Advertisement

Diabetes Therapy

, Volume 8, Issue 3, pp 693–704 | Cite as

The Influence of Sitagliptin on Treatment-Related Quality of Life in Patients with Type 2 Diabetes Mellitus Receiving Insulin Treatment: A Prespecified Sub-Analysis

  • Tomoya MitaEmail author
  • Naoto Katakami
  • Toshihiko Shiraiwa
  • Hidenori Yoshii
  • Masahiko Gosho
  • Hitoshi Ishii
  • Iichiro Shimomura
  • Hirotaka Watada
  • SPIKE Trial Site Investigators
Open Access
Brief Report

Abstract

Introduction

Treatment-related quality of life (QOL) is an important aspect of diabetes management. Here, we investigated the influence of sitagliptin, a dipeptidyl peptidase-4 inhibitor, on treatment-related QOL in patients with type 2 diabetes mellitus treated with insulin.

Methods

This was a prespecified sub-analysis of the Sitagliptin Preventive Study of Intima-Media Thickness Evaluation (SPIKE). The study population consisted of 71 subjects in the sitagliptin group, and 62 subjects in the conventional group who were treated with insulin. Patients of the sitagliptin group were started on sitagliptin in addition to ongoing insulin therapy. In the conventional group, either increasing the dose of current insulin therapy or the addition of oral hypoglycemic agents other than dipeptidyl peptidase-4 inhibitors was allowed to achieve glycemic control. Treatment-related QOL was evaluated before and 104 weeks after the initiation of the study using the Diabetes Therapy-Related QOL Questionnaire 7 (DTR-QOL7).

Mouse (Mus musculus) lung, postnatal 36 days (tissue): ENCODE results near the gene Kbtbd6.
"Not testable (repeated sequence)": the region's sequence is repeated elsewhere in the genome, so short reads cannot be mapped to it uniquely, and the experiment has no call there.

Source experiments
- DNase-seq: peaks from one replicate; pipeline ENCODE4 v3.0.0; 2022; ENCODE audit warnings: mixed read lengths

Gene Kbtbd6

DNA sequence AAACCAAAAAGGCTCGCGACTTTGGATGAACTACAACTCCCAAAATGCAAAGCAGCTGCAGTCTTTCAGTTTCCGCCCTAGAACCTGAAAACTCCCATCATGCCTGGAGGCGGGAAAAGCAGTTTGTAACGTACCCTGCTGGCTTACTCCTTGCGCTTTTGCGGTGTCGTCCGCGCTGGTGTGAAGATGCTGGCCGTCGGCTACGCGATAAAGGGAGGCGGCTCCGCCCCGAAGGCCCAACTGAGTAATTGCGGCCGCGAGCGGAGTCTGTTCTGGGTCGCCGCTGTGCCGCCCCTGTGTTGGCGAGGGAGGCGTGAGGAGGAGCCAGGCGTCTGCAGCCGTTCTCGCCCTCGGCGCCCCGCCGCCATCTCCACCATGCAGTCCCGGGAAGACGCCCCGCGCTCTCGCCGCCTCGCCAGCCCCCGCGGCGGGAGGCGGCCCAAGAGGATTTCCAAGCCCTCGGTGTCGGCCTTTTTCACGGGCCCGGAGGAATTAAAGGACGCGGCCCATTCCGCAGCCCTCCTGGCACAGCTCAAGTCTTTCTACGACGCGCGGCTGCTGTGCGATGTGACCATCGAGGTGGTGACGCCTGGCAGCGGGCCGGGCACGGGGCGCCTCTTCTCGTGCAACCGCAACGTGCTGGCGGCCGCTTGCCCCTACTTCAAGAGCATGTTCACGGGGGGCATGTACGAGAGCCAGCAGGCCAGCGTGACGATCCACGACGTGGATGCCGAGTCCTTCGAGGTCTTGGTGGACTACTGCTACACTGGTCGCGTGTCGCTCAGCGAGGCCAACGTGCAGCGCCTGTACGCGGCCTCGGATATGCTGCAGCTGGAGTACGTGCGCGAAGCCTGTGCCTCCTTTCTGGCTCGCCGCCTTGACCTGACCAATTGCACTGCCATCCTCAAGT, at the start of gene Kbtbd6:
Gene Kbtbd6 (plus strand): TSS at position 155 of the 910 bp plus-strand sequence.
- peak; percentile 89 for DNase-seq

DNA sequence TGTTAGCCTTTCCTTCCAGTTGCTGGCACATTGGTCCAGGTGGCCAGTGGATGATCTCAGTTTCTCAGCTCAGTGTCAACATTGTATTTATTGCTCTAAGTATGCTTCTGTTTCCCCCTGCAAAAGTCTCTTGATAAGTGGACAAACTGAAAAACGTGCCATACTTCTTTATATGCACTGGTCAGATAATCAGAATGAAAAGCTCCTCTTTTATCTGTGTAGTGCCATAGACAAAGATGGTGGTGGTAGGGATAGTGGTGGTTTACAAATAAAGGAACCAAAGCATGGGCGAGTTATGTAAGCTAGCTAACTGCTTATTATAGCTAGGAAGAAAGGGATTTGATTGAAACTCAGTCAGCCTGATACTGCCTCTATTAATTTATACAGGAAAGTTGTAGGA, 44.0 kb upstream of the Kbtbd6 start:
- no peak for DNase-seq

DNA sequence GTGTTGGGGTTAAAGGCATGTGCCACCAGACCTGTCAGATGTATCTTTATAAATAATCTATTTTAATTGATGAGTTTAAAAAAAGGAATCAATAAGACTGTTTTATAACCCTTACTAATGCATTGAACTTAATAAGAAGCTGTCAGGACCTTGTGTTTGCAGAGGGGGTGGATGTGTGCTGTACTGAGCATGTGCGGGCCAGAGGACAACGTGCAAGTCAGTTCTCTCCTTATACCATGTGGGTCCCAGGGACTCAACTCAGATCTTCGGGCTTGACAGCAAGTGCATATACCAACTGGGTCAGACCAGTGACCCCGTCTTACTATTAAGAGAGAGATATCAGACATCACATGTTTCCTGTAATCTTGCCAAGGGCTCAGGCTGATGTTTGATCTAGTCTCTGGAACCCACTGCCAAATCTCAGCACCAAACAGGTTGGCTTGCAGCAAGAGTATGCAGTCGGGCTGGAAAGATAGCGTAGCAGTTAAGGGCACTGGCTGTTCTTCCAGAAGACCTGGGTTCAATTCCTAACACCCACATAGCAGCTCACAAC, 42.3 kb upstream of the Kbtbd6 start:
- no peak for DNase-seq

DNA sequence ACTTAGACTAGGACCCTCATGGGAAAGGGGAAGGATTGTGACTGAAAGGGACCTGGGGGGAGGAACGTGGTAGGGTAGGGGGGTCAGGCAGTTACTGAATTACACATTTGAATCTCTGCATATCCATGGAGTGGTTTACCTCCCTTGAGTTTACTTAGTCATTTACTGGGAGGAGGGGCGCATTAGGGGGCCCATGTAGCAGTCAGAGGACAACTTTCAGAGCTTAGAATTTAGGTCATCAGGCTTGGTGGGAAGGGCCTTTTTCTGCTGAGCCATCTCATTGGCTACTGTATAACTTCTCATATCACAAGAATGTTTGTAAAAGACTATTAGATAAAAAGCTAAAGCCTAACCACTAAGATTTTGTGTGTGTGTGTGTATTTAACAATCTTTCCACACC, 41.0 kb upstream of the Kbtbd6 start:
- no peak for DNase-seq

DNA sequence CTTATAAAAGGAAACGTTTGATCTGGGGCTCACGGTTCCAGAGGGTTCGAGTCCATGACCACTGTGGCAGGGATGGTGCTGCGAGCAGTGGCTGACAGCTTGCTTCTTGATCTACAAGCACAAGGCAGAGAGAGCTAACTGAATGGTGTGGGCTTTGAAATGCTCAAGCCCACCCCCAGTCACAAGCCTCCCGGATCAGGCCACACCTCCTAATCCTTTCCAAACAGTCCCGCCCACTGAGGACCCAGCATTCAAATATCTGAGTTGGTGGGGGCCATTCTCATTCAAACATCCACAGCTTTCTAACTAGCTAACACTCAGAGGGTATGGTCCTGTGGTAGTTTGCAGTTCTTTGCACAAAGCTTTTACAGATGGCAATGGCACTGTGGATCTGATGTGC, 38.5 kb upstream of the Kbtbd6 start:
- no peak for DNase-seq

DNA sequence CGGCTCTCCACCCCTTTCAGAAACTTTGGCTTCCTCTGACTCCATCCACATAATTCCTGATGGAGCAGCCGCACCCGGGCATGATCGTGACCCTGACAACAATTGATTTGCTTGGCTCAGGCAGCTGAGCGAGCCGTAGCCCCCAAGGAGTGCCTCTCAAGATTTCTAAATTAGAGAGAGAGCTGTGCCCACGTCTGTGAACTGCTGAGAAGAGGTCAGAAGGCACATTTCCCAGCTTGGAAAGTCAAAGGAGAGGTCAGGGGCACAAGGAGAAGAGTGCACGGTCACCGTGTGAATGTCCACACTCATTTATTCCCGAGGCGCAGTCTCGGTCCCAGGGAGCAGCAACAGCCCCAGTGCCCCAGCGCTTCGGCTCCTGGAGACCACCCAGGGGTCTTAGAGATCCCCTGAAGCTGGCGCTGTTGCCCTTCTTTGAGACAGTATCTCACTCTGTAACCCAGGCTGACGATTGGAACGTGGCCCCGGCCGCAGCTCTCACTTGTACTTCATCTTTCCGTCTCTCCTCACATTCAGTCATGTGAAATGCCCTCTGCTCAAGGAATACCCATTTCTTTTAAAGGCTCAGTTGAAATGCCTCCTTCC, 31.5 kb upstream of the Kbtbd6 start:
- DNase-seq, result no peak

Results

Forty-five out of 71 subjects in the sitagliptin group and 41 out of 62 subjects in the conventional group filled out the QOL questionnaire at week 104. The DTR-QOL7 score at week 104 was significantly increased from baseline in the sitagliptin group, while that in the conventional group was not changed. However, the changes in score did not differ between the two groups. Change in HbA1c was negatively associated with change in score.

Conclusions

Our data suggest that sitagliptin added to insulin treatment was comparable to other treatments in terms of its impact on treatment-related QOL.